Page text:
just has all the mid range and the treble of the bass. (electronic rock music) And then we have this other track where we've taken the same signal that's just the DI and we've isolated all of the low end frequencies to add to it. (electronic bass music) I just try to balance those against each other, like relatively. (electronic rock music) Okay and then I'm gonna put those two tracks into a group as well, so add track group. And then call this bass and send both my bass tracks to that group. And then we're going to put that into a folder. And then now we will solo the drums, the guitars, and then the bass and then bring the bass in to whatever level we want it to be in. (electronic rock music) So this is where I'll take a second to listen to the reference to see kind of where I'm at. (electronic rock music ) And then what we have is. (electronic rock music) Right now I feel like my kick is kind of weak, so I'm trying to figure out what I can do to make that come through more. (electronic rock music) Also I think there's another track playing back somewhere. There it is. (electronic rock music) Cool, and then from here, I would probably start to bring in some mastering because I wanna start making more decisions but I don't wanna do it without having a mastering chain. So let's load a compressor first, so I'll start with this guy, and get rid of this analog stuff. And let's see. I'm gonna use, start my threshold on zero and gradually bring in the threshold. (electronic rock music) Definitely wanna stay within zero and 3dB of gain reduction I don't wanna you know, put too much, 'cause you can start to pump. (electronic rock music) And always compare you know, on and off. (electronic rock music) As I'm making little adjustments, compressing a little more and more, I'm noticing some things getting too loud, too quiet, making tiny little volume adjustments, getting the balance a little bit more in place. (electronic rock music) Cool so then I'm going to do a multi band compressor next, just to start to tame that low end a little bit and tighten that up. (electronic rock music) And make sure that it doesn't really kill too much low end, you just want it to sort of kick in when the low end starts to get crazy. (electronic rock music) You can notice like when the double bass is like (imitates drums), it starts to cut down just a little bit more. So kind of tame that low end. So then from there I feel like I need to warm up the sound a little more, so I'm gonna use something called MaxxBass, which is pretty cool. Start with a light preset. (electronic rock music) What's cool about MaxxBass, you can hear your original bass low end, and you can also hear the max bass, what's adding to the signal. So the original bass is like this. (bass music) And the max bass. (bass music) And then as you raise or lower the ratio, basically it's like an expander, it's like a compressor and a limiter at the same time. (bass music) So if you go too crazy, it starts to clip. (bass music), like that. But basically, you want to set it so that it starts to even out the low end. The response is basically how fast it responds to the low end. So you can have anywhere between 10 and 30. (bass music) Just a little bit goes a long way. (bass music) And then you're gonna go... Once you get it kind of set to where you want it, you can go back into audio mode and then kind of fade it in. (electronic rock music) Yeah, I noticed it kind of clips every once in a while, so I'm gonna take my input, go back zero, and then go backwards one plugin and lower my output from that plugin down. (electronic rock music) Sweet. And I need overall EQ next. So use the linear phase EQ. This allows to make our mastering hue adjustments, so just a nice little couple boots here and there. (electronic rock music) Nothing too crazy. And finally, we need a limiter. So let's go ahead and put our Ozone on. (computer pings) Oh I love that sound. (computer pings) Any questions so far? Yeah, for sure. Okay. Let's see here. So do you want your left and right guitar tones to be slightly different in order to avoid phasing issues? No, the performances are different, so there is no phasing issues. There's a performance on the left side and performance on the right, and they're different performances. Great. Another user wants to know, why do you prefer to do guitars before bass, and after drums? That's just kind of a personal preference thing. For me, I can't really figure out where the low end should be without hearing like a bunch of upper mid range content at the same time. So I'm used to hearing drums and guitar before I'm worrying about bass. If I was just doing bass and drums by themselves, I would be like, "Where am I? "I don't even know what to be doing right now.". So for me, that's just a personal preference thing. Great. So let's just keep cranking on this mastering chain real quick. (electronic rock music) Yeah, I would probably, I think I would go even louder on this. I'm gonna turn the output down a little bit. (electronic rock music) Let's see what we got. (electronic rock music) Keep in mind, these reference tracks are also going through my mastering chain, so we're kind of giving them a little bit of help. (electronic rock music) Cool, so we're getting somewhere with this. I feel like the guitar needs a little bit more presence. Probably do that with some EQ, or maybe go back into the actual amp and add some treble, for example. There's also other elements that we need to bring in, like this clean guitar tone. However, I kind of like this tone that they ended up with, and if I was replacement mixing this, I would have the option, if they gave me the tone, I have the option to use it. So if it sounds like it's kind of an advanced tone, there's a bunch of stuff going on, maybe there's like chorus reverb delay. (guitar chords) You could certainly use it and just EQ their track. (electronic rock music) (guitar chords) Yeah, just do a couple of basic adjustments, get rid of the nasty stuff we don't want to hear, and then bring it into your mix and see what it needs. Maybe it needs more treble, maybe it needs more low end. Let's find out. (electronic rock music) First thing, right off the bat, it needs more volume, so just put a limiter on here. (electronic rock music) It's got too much, there's too much mid range honk to it. (electronic rock music) Master's a little hot. (electronic rock music) I've gotta probably add some reverb to this actually, I think it needs more reverb. (guitar chords) (electronic rock music) Now I'm gonna check, now that I've added a couple of elements and made some changes, I could be affecting my master bus compression more. So I'm gonna go back and check and see what that threshold looks like. (electronic rock music) So you can see, now we're going over three, so I'm gonna dial back the threshold a little more. (electronic rock music) So I'm just going through, checking all my mastering plugin settings, making sure that nothing's clipping and none of the changes that I've been making to the song are affecting the master too much in a negative way. And then going back and checking my mix as well. So we've got that element put in there. I think there's this one other guitar thing here. (guitar chords) And it looks like it could be like a lo-fi thing. (guitar chords) So we're gonna actually use their tone. Bring that in, make a small EQ adjustment to that. (guitar chords) (guitar chords) Cool, and see what we got. (electronic rock music) That's pretty much how you would go about doing a replacement mix. You could also replace the low end of the bass. We used a DI, which they provided, so it's this thing. (bass music) To me, the DI that they gave me sounds pretty much like a programmed bass anyway. However, if you had, for example, let's pretend this was a real bass, and you had a MIDI track here that they gave you as well. You could do an instrument track and create your own low end. So we choose like Sub Destroyer, for example. Grab our MIDI copy, paste it into there. And on the most basic form, you would get. (electronic bass) So it's an octave too high, so we can go in here to MIDI modify or transpose one octave. (electronic bass) Sounds like those runs are, it must be this room actually. Not used to the bass in this room. So then you would take that, and that would replace this track that we had. (electronic rock music) (electronic bass) And a track creating that, so you'd have this. (electronic bass) You can, (electronic bass). There we go, that's the right octave. Combine that with the original bass signal. (bass rock music) Now, there's different modes. So if you need more harmonics or more overtones, there's these different sign waves that you can have, different wave types to be created. However, they create a lot of overtone. For example, square wave. (electronic bass) (laughs) That's not gonna sound good with your bass, so you would filter that out. (electronic bass) However, that overtone allows you to hear the low end frequencies more. (electronic rock music) So with the sign wave, your low end's really soft, like this. (electronic bass music) And then a square wave would be like really brutal. (electronic bass music) I actually like this one right here, so it's the one I'm gonna use. (electronic bass music) And then without this you would just have, (electronic bass music). So it's like really all of your low end is coming from this plugin and your kick. You're basically designing the whole bottom end of your mix with perfect sound waves, and so by controlling it that way, you pretty much end up with a perfect amount of control over. Since all these sign waves are created with a computer, they don't fluctuate in volume and they don't have different amounts of pressure. And so it allows you to essentially create a perfect low end for your mix. If you were using a real bass, you're basically gonna let, you would be letting the entire low end of your mix balance on the finger of the bass player's performance. I don't like to do that, I don't trust him enough to carry my low end for my mix, although a lot of times what I'll do is program it like this. Have a MIDI track of all the low end, and basically create my own low end of the mix from scratch. (electronic bass music) (electronic rock music) And at this point I might start playing around with different snares, for example. Because I noticed that the snare I chose is a lot higher pitched than theirs. So let's say I wanted to change the snare drum, but I didn't want to lose what I had already setup. You could keep all of your snare choices in this lane here, in this lane of inserts, but just turn it off. Is it gonna let me do that? Yes it did, okay. And then add another instance of Drumagog, and choose a different snare sample. (drum beating) (drum beating) What's interesting is that this is still running through my snare chain, so I'm hearing all these samples being mixed the same way that I had the other snare. (drum beating) Just for fun I'm gonna try that snare. Oh yeah, let's make sure we have all these settings right. Let's give this a shot. I'm gonna keep the same snare room sound and see if it works with this new snare as well. And we didn't even use this snare, so I'm not gonna do that. So let's see. (electronic rock music) Something's not triggering, let's see what we got. (drum beating) (electronic rock music) So yeah, that's what another snare drum sounds like. And then you can turn those off, turn the old ones back on, and hear your other snares. (electronic rock music) And of course, the settings that we set for the other snare probably aren't gonna work for this one, so we'd have to go in and readjust that whole snare mix. (drum beating) And then, for example, that ringing tone, we could get rid of that. (drum beating) Yeah, you get the idea. That snare probably has more than one ringing tone, but I actually prefer this other snare that we have originally. But I do like their snare as well, and I could also, if we weren't completely replacing this song, we could take this snare that they provided and blend it in with our snare that we replaced with, because we kept everything completely phase accurate. So I could take like this track, bring this down here. Actually, I'll just leave it where it was. And then send it to, I'd probably send it to the drum group, and not the snare, because my snare group was designed to be just a different container for all the different snare tracks. So I would just mix this separately, but blend it into the drum group, too. So I'm gonna actually put it into the mix, so let's see. (drum music) (drum beating) I actually like, this is adding something cool to the snare. (electronic rock music) Might even use that for a little bit of a reverb key, so that affects track, reverb, let's just say R-verb again. And send, take this snare, send it to that reverb, and then let's call this snare verb. (drum beating) (drum beating) That's with the reverb. Without it. (drum beating) Adds a little of space. Maybe too much, but I can control it with the fader, so. (electronic rock music) Cool, let's take some questions. Alright. So this user says, "I find myself doing drastic EQ changes during the "mastering phase, but it still sounds nice. "Is it wrong to change the EQ in the "mastering stage too much?". I would say if you, I don't think it's wrong, because at the end of the day, whatever sounds good works. And that's important to keep in mind. But if you are finding yourself always doing that, then there's a problem somewhere else, because if you notice, there's not a whole lot of EQ stuff going on in my mastering chain. Just a couple, like this is literally all the EQ adjustments that we made on the master, right here. And that's because I spent a lot of time EQing all the individual elements together. It's not wrong, but definitely be careful of doing that too much, or spending too... Try to improve yourself so that you don't have to do that, I guess is what I should say. Great. This next person wants to know, do you use any analog distortion plugins, like Slate Tape or Slate VCC, et cetera, to shape the overall tone to feel like it's coming from the analog realm? Yeah, let me see if I can actually throw something on here real fast. Because I love to do that, especially in the mastering realm. Let's try actually Kramer tape, maybe. Yeah. (electronic rock music) So you see, as you push, that record level gets real crunchy. (electronic rock music) Just a little bit goes a long way, and then your speed and your bias can change the tone a lot as well. (electronic rock music) It's just nice to kind of dirty it up a little bit, because then you get all those nice harmonics and stuff, and saturates it and makes it a little louder, makes it a little more full. Kind of fills in the gaps of all the frequencies throughout. So I like to use Kramer tape, for example, or sometimes, like there's different exciters out there, like Ozone exciter's pretty cool. Absolutely. YourNickName wants to know, do you need to compress your Sub Destroyer bass track, or do you just leave it the way it is? Yeah, you don't have to change the dynamics of it because it's a perfect wave form, and so it comes out at whatever volume you tell it to come out at. It doesn't fluctuate, because it's a generated wave. So yeah, you don't have to compress it or limit it. Cool. Alright, let' see. So let's say you've got to do a replacement mix and you're not giving a bass MIDI track. Is there an easy way of recreating the bass part from the audio track if that's all that you're given? No, I wish there was. (laughs) You have to manually program it note by note. There's ways, there's plugins that say that that's what they do, but they don't work very well, they never do. I know auto tune has a way you can like track pitch for a song, and it'll track all the notes, and I think you're supposed to be able to click Export MIDI, and it'll create a MIDI track. That'll give you a place to start, but you definitely can't trust it. I mean, it'll be really weird. Like with Melodyne, it often adds a bunch of extra book transients, and it thinks there's more notes than are actually there. Exactly. You can never trust the computer to do it perfectly right. But I find that even with the starting point, it takes more time to just track all the dumb stuff that it didn't do right. I would rather just sit there and start drawing the parts, and then once you get about 20 to 30% through the song, you're gonna start to realize, a lot of this is just copy and paste. I got this part right, this next part is just the same thing as this part but with maybe two extra notes. Take all that stuff, copy and paste it, remove the two notes, draw them in, just do it like that. When you're mixing with your mastering chain, if the client want somebody else to master it, what would you recommend? Taking away your mastering chain, like the lows and stuff like that. Yeah, so I've been doing all this stuff with my mastering chain on, right? Let' say the client's like, "Okay, we got this awesome, "Bob Cassidy's gonna master our song.". Okay cool. So I would just click this button here, which would turn off all my mastering. Make sure I'm not clipping. (electronic rock music) And then just hit Export, and you're good to go. They might have some special requests, they might want a lot of headroom, for example. If you're working in a Q-bass, you create your headroom just by moving this master fader, because internally, I think it's like 32 byte, something. So you're not losing any information by going up and down here. So if they want like 20dB headroom or something, you just turn this thing all the way down like this, and export it like that.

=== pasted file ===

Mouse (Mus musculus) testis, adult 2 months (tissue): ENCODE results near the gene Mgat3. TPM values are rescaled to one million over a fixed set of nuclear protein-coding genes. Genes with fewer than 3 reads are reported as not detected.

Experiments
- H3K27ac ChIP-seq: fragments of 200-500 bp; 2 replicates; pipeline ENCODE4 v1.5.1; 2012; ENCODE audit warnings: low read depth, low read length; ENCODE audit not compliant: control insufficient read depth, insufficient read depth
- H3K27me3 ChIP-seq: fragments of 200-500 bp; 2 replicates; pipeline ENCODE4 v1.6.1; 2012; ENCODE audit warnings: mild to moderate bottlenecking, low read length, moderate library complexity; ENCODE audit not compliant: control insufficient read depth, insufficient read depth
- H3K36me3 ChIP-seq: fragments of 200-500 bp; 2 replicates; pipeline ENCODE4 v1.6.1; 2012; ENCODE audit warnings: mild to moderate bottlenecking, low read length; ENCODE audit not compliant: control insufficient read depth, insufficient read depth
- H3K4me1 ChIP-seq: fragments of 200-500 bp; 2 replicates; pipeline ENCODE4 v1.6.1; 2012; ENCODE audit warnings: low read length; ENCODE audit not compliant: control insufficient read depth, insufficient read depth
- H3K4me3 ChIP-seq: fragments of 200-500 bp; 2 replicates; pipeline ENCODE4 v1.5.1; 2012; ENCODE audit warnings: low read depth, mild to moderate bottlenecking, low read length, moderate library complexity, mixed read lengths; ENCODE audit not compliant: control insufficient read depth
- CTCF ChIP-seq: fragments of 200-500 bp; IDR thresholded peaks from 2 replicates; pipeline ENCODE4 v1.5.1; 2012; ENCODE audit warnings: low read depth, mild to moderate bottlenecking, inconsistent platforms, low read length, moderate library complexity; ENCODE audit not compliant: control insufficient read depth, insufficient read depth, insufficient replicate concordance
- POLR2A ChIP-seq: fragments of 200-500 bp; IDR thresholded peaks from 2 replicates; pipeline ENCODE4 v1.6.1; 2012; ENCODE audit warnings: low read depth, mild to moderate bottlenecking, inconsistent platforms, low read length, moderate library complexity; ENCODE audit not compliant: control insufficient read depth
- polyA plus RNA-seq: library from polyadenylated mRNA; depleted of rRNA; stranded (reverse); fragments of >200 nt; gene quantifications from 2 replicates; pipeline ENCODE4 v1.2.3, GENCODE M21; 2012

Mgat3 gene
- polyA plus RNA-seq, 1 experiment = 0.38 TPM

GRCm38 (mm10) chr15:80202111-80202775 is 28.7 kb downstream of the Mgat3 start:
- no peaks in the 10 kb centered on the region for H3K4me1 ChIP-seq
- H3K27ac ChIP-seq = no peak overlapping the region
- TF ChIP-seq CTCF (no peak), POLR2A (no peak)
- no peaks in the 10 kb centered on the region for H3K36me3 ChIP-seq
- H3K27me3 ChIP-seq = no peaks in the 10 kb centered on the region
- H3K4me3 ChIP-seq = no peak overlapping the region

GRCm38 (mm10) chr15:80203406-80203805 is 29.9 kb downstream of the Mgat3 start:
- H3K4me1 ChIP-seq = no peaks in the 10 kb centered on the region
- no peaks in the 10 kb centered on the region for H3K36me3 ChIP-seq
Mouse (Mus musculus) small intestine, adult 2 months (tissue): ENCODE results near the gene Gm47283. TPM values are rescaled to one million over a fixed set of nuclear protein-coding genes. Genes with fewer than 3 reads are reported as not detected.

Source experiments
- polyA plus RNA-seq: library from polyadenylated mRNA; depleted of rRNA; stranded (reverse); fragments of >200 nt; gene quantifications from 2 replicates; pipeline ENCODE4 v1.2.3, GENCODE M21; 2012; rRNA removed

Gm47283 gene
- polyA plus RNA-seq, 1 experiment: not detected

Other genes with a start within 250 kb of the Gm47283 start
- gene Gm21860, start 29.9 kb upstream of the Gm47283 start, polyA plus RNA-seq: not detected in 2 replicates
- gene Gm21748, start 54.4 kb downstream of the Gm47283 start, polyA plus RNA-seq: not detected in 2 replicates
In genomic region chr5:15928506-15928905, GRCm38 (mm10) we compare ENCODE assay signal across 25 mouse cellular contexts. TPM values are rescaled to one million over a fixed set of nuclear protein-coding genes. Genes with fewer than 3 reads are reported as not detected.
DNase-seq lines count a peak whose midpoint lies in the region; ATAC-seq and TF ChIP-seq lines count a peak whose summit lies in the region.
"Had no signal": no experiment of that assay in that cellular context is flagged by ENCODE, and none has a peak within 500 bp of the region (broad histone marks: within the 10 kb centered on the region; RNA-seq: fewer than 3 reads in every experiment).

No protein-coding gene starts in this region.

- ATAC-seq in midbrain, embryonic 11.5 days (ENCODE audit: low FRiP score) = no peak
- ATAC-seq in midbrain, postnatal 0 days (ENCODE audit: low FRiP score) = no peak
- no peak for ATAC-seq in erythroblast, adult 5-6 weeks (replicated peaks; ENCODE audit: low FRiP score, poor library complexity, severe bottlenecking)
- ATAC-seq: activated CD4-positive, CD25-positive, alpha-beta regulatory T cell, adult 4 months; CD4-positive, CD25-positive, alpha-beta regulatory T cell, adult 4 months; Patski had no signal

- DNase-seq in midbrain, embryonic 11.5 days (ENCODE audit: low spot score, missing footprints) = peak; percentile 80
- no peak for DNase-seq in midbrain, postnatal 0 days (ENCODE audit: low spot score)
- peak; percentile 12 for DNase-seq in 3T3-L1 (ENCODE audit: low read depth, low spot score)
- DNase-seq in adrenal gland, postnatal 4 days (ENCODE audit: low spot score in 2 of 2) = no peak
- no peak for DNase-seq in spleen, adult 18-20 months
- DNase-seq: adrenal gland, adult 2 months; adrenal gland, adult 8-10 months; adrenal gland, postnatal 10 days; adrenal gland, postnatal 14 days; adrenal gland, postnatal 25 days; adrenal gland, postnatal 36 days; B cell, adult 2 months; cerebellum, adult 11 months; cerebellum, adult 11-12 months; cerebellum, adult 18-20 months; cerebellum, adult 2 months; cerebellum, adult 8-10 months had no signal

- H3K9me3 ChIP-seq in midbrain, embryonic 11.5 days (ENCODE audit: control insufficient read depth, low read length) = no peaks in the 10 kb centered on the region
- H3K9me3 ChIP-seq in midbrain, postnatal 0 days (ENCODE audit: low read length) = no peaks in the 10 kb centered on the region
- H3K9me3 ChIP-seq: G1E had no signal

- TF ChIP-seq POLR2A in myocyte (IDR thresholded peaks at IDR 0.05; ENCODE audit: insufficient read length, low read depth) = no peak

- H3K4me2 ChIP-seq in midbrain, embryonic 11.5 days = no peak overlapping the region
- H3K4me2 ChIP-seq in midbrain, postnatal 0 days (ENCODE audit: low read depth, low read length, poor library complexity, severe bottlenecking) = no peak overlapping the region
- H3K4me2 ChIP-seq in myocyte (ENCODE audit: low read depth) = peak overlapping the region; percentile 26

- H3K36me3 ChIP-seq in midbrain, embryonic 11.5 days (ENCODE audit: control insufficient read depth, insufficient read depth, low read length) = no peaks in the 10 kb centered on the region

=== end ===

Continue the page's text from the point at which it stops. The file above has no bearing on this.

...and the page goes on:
Ratings and Reviews